The Alabama Constitution has established the fundamental principles and outlined the powers and duties of our state's political entities. The Federation believes that any revisions implemented to the state of Alabama's Constitution should be done on an article-by-article basis.
- We oppose any type of constitutional change by convention.
- Current law provides for revision of the constitution by the legislature, which is accountable to the voters. There would be no such accountability for convention delegates, and few working residents would be able to invest the time needed to serve as a delegate.
- A convention would be extraordinarily costly to the state, which is already strapped for cash.
- Proponents of a constitutional convention have indicated a desire to use a convention to change property tax laws, raise taxes and expand home rule.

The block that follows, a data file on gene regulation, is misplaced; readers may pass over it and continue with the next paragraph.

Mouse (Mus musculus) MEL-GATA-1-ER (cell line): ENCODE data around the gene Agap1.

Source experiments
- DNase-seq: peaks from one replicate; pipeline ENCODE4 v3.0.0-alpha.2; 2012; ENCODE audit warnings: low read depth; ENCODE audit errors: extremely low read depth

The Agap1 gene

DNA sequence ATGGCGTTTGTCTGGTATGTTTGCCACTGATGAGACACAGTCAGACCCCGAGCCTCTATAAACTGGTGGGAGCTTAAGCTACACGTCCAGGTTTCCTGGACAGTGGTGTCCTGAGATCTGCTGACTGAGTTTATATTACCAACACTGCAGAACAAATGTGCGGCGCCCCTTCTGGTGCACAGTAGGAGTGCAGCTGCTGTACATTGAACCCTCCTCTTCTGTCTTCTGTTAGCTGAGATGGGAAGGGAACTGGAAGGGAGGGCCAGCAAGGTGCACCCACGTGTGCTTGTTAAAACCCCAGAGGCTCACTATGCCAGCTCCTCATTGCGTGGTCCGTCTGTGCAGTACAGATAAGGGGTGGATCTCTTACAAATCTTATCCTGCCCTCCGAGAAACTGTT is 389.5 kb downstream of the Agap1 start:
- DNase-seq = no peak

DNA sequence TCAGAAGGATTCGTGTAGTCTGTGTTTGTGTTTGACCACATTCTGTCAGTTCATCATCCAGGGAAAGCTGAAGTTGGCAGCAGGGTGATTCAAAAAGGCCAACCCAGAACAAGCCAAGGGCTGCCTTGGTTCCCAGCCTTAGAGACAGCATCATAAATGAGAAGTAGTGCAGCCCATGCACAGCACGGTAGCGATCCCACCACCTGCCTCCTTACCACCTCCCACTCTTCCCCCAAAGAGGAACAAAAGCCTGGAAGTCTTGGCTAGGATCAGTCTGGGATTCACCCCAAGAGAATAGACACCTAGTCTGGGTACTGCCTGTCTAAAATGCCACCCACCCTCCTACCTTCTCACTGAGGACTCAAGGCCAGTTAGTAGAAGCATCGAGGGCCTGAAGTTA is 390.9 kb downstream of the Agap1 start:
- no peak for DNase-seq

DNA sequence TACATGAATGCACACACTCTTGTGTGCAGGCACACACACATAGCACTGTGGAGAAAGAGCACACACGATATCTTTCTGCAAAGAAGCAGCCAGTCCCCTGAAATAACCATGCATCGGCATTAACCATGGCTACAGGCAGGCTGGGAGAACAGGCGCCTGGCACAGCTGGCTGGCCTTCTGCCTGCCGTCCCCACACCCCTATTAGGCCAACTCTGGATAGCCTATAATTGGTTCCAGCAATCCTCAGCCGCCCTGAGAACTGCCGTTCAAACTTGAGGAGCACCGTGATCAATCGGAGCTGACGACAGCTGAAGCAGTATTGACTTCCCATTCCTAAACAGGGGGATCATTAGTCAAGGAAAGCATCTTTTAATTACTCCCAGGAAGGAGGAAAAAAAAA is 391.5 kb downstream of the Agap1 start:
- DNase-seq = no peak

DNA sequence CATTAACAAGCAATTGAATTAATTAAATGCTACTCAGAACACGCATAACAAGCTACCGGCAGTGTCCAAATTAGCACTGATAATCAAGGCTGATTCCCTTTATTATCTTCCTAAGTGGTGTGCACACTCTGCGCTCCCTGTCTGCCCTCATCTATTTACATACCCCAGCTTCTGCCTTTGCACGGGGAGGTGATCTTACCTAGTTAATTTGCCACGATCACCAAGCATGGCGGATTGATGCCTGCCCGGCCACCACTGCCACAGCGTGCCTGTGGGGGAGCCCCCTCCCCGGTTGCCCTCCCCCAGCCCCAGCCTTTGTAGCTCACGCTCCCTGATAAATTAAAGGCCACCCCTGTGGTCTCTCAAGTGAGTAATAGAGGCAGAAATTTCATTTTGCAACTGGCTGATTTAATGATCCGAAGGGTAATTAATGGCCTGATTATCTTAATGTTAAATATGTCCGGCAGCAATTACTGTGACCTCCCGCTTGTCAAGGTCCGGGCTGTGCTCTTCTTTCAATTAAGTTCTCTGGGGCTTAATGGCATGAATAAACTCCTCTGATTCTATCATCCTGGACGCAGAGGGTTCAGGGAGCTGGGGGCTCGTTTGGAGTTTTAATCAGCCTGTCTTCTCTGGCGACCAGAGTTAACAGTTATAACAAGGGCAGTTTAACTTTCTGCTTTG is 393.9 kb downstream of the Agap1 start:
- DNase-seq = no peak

Adopted in 1901, currently there are two ways of revising the Constitution of Alabama: (1) The legislature must pass a bill calling for a constitutional convention. Elected delegates would rewrite the Constitution. The Constitution must then be ratified by a majority vote of the people. (2) The most accepted and most used method is by the introduction of a bill in the Legislature. Upon approval of a 3/5 vote of both Houses, the amendment is submitted to the people for adoption by a majority vote.
- The majority of the document's length comes from its 827 amendments; 70 percent of those amendments cover one county.
- The recent recompilation provides a more easily-followed arrangement of amendments in alphabetical order by county.
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